Path set for stable, healthy growth
Top Party meeting agrees that five tasks will be given priority
China will forge ahead with its supply-side structural reform aimed at cutting excessive capacity and lowering enterprises’ costs, moderately expand demand and promote innovation next year to achieve stable and healthy economic growth, according to a top Party meeting on Friday.
“Seeking progress while maintaining stability will be the principle of economic work for China next year,” according to a statement released after the meeting of the Political Bureau of the Communist Party of China’s Central Committee. The meeting was presided over by President Xi Jinping.
It said efforts should be made to promote stable growth, reform and people’s well-being and to prevent risks.
Priority will be placed on five major tasks: cutting exces- sive capacity, destocking, deleveraging, reducing corporate costs and shoring up the economy’s weak links, the meeting agreed. Additionally, the real economy sectors will be boosted.
The country will push ahead with the Belt and Road Initiative aimed at boosting trade and connectivity across Asia, Europe and Africa.
It will also expand its opening-up and act to attract foreign investment, according to the meeting, which was held ahead of the annual Central Economic Work Conference later this month. At the conference, top leaders will map out the country’s economic and reform agenda for 2017.
China’s economic priority next year should be stability, according to a Citibank report.
It added that China still has ample policy tools to shore up next year’s growth, which is expected to reach 6.5 percent.
A series of recent economic indicators have pointed to stabilizing growth, with prices beginning to pick up moderately in November, indicating rising economic activity.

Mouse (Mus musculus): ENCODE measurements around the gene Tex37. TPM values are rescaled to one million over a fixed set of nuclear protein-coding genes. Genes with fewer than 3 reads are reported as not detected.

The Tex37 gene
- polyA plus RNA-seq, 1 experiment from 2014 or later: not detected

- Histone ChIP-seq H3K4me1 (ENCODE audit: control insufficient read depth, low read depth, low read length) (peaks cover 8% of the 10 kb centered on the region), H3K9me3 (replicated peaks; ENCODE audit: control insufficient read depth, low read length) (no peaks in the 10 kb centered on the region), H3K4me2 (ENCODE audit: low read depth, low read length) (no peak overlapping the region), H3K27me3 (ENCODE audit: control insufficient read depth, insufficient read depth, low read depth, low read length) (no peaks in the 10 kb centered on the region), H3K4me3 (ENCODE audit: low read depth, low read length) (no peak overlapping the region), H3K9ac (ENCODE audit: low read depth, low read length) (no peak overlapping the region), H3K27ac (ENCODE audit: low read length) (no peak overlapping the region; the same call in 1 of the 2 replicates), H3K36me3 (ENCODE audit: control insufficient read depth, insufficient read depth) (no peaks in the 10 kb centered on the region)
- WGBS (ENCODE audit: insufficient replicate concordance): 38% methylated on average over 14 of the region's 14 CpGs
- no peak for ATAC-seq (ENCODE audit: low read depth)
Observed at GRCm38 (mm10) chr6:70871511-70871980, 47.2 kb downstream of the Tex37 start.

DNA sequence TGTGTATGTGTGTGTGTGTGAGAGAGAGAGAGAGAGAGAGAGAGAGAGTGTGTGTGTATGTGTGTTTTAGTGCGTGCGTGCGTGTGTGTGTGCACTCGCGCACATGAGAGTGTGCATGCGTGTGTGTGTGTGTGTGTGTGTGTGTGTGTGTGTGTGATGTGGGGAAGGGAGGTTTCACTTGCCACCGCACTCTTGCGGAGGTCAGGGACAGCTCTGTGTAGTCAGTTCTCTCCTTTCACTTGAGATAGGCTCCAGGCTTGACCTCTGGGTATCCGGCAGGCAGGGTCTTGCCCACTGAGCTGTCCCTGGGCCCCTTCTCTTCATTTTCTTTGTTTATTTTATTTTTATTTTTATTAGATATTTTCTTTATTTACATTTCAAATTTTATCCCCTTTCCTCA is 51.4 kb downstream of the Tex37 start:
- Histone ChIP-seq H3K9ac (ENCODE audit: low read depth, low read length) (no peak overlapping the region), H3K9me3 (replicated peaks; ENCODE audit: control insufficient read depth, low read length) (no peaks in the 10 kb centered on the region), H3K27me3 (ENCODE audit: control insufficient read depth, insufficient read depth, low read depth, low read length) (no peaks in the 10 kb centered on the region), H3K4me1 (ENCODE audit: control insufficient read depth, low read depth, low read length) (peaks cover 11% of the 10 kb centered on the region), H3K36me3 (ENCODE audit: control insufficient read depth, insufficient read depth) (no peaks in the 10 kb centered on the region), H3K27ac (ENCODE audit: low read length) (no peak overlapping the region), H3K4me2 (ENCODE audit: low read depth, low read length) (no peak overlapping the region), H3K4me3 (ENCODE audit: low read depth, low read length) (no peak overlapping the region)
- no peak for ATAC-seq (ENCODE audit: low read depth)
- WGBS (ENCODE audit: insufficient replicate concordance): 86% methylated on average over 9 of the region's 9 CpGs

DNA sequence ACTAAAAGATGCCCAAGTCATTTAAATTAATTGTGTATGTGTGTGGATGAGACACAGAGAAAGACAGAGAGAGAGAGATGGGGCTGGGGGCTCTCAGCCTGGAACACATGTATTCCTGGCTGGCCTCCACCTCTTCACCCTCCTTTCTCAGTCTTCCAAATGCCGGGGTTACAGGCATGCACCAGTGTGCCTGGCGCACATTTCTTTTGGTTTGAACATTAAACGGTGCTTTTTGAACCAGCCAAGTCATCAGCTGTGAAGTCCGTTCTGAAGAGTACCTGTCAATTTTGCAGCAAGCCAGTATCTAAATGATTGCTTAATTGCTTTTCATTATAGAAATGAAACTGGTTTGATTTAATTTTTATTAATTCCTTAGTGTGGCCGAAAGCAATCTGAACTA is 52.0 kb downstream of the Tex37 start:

China’s consumer price index, a gauge of inflation, rose by 2.3 percent year-onyear in November, the fastest in six months.
The producer price index, which measures factory-gate prices, continued to pick up to reach 3.3 percent, the National Bureau of Statistics said on Friday.
The CPI hit 1.3 percent in August, the lowest this year, and the PPI was -5.9 percent at the start of this year, triggering concerns that the country could be sliding into a deflationary cycle.
But the rising consumer and producer price indexes in November, together with other indicators, show the economy could have started to stabilize, analysts said.
Raymond Yeung, chief economist for greater China at Australia & New Zealand Banking Group Ltd in Hong Kong, told Bloomberg that “China has entered a new inflationary cycle”.
However, China’s real estate prices remain at high levels, and it faces the threat of asset bubbles, which means China’s monetary stance may remain moderately tight, said Jiang Chao, an analyst at Haitong Securities.
The rising consumer price index could be one signal that the economy has begun to stabilize.